PARIS, France, July 24, 2013 (AFP) – Italian Marco Pantani and Germany’s
Jan Ullrich both used the banned blood-booster erythropoetin (EPO) during the
1998 Tour de France, a damning French parliamentary commission report said
Pantani, who died of a cocaine overdose in 2004, won the controversial 1998
race, with Ullrich taking second place.
The findings, which serve as concrete proof of cycling’s dark past,
identified a host of other EPO cheats, including top sprinters Erik Zabel of
Germany and Italian Mario Cipollini.
Others to be named and shamed on Wednesday were Italians Andrea Tafi,
Nicolas Minali, Fabio Sacchi, Spanish world champion Abraham Olano and his
compatriots Marcos Serrano and Manuel Beltran, German Jens Heppner and Dutch
rider Jeroen Blijlevens.
A trio of French riders were also found to have doped with EPO in the 1998
Tour – Laurent Jalabert, Jacky Durand and Laurent Desbiens, the commission’s
Denmark’s Bo Hamburger and American Kevin Livingstone also resorted to the
performance enhancer in 1998 and 1999.
The report tells of a time when EPO was the illegal fuel propelling the
peloton – no reliable test for the banned substance became available until
The commission, though, found no hard evidence that American Bobby Julich,
who was third, also used EPO, as Le Monde newspaper had reported Tuesday.
The French senators claim that doping is “a persistent
problem…throughout the history of sport. where the presence of a code of
silence is a complex factor”.
Among their proposals to combat drug taking are the setting up of a “truth
and reconciliation” commission, beefing up the power of the French anti-doping
aqency, handing over dope testing to national agencies rather than each
sport’s international federation, and improved sharing of information between
the different agencies involved in combating doping.
Wednesday’s findings were based on comparisons made of retrospective
testing results from 2004 and a list of samples from the 1998 Tour de France
and the 1999 race won by disgraced US rider Lance Armstrong.
The commission compared the results from the anonymous samples from 2004 to
named samples taken from the two Tours under scrutiny.
Armstrong was stripped of his seven Tour wins and banned from cycling for
life last year for doping in a scandal that plunged cycling into crisis about
the extent of substance abuse among the peloton.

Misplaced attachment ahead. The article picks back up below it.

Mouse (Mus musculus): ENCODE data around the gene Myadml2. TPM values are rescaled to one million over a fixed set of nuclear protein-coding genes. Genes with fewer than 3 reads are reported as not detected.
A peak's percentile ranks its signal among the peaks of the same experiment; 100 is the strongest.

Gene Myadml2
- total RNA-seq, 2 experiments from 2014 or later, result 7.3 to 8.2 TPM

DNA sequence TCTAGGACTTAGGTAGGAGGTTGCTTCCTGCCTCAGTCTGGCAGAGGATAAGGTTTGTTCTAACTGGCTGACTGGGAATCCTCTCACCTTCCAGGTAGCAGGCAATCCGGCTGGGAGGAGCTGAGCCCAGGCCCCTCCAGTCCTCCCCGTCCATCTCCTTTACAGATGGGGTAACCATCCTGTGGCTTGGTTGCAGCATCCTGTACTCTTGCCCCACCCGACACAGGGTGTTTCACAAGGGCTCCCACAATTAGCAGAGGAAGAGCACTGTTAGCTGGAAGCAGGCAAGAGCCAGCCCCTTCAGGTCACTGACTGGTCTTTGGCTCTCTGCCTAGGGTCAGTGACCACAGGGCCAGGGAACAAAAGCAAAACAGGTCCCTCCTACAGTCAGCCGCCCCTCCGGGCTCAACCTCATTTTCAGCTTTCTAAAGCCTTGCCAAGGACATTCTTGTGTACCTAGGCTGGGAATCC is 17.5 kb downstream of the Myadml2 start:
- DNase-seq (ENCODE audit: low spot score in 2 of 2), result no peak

In May, Jalabert was identified as a doper and he immediately stepped down
as a television and radio pundit for this year’s Tour that was won last Sunday
by British rider Chris Froome.
Since then, there has been debate in France about the utility of naming
names, with the family of Pantani saying they were against identifying riders.
The professional cyclists’ union the CPA last Friday said that it, too, was
opposed to publication.
“Publication of a list amounts… to an accusation of doping without any
means of defence,” the union said, arguing that no counter-analysis was
possible as the original samples no longer existed.
Pantani, who won both the Tour of Italy and Tour de France in 1998, never
tested positive throughout his career, although he was expelled from the 1999
Giro due to irregular blood levels.
Ullrich for his part held his hands up to doping in June.
The commission questioned 84 witnesses under oath, from sportsmen and women
to organizers and anti-doping experts, to “lift the lid” on and “break the
code of silence” over the subject.
Cycling, with its doping-scarred past, has not been the only focus,
however, with attention also paid in particular to rugby.
The French anti-doping agency assessed that the sport was the most affected
by doping in relation to its testing, while football and tennis were also
France football coach Didier Deschamps was questioned behind closed doors
while tennis came under the scanner for its relative lack of testing at an
The senators are aiming to frame legislation on sport and put it before
parliament for debate next year.